Charles Dunst, an editorial fellow at the Jewish Telegraphic Agency, called out Teen Vogue for its leftward turn, including its hypocritical defense of anti-Semitic terrorists.
“The July 16 “Do Better” column by Lincoln Anthony Blades, who writes on race, culture and society, compares the policing of minority communities in the United States and Israel, and not in a flattering way.
‘The recent history of police violence enacted on unarmed black and brown citizens by American law enforcement mirrors the recent history of Israel treating Palestinians as violent insurgents,” Blades wrote. ‘American law enforcement and Israeli military and law enforcement share more than similar modes of policing; they share responsibility for what many perceive are numerous human rights abuses and civil rights violations.’”
But Dunst points out the anti-Semitism animating Palestinian terrorists.
“The Anti-Defamation League and other Jewish groups have long rejected the comparison, saying Palestinian protesters often use violence, and the Gaza protests in particular were orchestrated by Hamas, the terrorist group that controls the strip and has pledged Israel’s destruction,” Dunst wrote.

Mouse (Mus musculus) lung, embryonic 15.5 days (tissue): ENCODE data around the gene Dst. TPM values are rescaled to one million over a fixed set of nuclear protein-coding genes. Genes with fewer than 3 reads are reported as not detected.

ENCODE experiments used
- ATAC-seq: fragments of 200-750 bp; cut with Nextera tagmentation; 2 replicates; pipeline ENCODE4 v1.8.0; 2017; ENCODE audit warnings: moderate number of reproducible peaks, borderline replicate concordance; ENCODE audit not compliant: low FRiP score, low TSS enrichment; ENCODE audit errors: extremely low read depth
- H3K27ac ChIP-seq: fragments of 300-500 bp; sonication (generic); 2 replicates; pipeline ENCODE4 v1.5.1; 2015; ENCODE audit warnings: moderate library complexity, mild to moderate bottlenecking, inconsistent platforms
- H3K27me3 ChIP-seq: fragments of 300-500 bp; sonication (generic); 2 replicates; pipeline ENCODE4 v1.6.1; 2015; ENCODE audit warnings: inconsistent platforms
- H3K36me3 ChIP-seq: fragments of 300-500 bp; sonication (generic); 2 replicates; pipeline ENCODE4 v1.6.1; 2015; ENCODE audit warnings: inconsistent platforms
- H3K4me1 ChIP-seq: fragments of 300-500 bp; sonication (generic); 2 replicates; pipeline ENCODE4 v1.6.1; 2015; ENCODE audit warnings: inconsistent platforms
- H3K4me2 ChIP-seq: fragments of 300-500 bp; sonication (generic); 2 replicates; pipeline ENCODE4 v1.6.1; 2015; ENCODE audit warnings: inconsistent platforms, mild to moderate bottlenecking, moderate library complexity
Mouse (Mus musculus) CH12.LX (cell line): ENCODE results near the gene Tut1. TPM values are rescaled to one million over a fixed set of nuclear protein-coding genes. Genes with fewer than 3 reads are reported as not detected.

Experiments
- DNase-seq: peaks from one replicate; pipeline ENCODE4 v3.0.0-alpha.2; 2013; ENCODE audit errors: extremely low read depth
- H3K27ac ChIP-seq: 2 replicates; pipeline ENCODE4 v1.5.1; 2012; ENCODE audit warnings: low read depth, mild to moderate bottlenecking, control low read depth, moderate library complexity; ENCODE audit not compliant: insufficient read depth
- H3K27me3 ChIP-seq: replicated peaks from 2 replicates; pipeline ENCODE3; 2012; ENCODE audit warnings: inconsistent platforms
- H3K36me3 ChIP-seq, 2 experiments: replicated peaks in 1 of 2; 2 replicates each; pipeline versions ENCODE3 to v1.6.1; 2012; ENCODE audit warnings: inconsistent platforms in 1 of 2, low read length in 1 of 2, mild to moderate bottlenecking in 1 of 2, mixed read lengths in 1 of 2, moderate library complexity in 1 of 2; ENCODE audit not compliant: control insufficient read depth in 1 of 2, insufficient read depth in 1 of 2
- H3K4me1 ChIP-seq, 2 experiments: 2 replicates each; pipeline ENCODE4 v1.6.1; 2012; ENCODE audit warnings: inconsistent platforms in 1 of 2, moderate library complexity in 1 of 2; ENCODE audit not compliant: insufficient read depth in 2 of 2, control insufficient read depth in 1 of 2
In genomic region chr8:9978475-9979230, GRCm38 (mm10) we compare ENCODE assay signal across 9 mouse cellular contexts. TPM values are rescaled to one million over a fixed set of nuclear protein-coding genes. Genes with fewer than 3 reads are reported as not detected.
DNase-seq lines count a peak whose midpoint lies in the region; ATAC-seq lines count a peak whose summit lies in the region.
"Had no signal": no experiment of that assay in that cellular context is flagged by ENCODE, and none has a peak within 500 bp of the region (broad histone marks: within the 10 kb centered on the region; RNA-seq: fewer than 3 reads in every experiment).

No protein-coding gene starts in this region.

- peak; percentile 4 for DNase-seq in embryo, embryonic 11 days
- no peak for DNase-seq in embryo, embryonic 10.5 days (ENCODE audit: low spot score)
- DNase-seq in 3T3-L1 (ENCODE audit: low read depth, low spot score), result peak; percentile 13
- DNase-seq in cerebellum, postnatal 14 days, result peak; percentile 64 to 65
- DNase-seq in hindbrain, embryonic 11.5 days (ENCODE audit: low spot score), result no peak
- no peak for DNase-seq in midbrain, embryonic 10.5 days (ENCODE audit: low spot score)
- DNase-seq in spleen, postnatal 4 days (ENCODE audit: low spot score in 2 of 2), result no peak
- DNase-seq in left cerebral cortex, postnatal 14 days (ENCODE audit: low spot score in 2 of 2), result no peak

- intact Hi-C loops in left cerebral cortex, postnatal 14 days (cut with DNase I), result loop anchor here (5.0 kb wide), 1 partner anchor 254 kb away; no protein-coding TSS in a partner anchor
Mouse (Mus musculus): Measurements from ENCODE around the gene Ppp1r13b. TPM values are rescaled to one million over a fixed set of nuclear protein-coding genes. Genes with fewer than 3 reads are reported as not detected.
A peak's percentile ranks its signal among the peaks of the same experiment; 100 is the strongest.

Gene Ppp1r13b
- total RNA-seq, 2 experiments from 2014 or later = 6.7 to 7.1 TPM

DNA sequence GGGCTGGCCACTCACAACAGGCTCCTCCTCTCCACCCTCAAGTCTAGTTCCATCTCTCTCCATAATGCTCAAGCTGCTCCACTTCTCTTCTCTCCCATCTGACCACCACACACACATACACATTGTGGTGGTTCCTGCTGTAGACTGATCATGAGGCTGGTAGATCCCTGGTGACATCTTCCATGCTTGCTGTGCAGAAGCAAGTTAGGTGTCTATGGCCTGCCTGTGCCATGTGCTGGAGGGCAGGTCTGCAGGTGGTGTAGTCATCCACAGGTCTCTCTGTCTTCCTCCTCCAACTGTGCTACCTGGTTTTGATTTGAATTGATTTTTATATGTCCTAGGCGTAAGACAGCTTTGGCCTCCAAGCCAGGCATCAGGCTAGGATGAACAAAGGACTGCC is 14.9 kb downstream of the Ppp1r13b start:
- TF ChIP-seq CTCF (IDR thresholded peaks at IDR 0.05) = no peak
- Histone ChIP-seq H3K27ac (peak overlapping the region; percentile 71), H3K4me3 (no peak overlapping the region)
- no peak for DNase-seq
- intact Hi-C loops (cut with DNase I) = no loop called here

Dunst calls out the hypocrisy of Vogue advocating for women’s rights, LGBT rights and minority rights even as Israel is a democracy that supports these rights, which are suppressed by their neighboring nations.
“Other Teen Vogue articles on the Israeli-Palestinian conflict — they include ‘A Letter to Gigi Hadid from Palestinian Youth’; ‘I Am a Jewish Teen and I Support the Palestinian Cause’; and ‘At Cannes, Attendees Are Raising Awareness About Palestinian Protester Deaths’– also reflect a left-wing commitment to ‘intersectionality,’ which links support for marginalized groups like women, African-Americans and the LGBTQ community to the Palestinian cause.
KC Johnson, a history professor at Brooklyn College, former Fulbright instructor at Tel Aviv University and a regular Washington Post contributor, said intersectionality ignores Israel’s relatively tolerant record on those issues.
“There’s a lot of evidence that defining liberalism through an intersectional lens has had the effect of casting Israel as an ‘oppressor’ and thus a nation worthy of condemnation,’ Johnson told JTA earlier this month, ‘even as its actual policies on issues associated with intersectionality are infinitely better than those of its neighbors.’”
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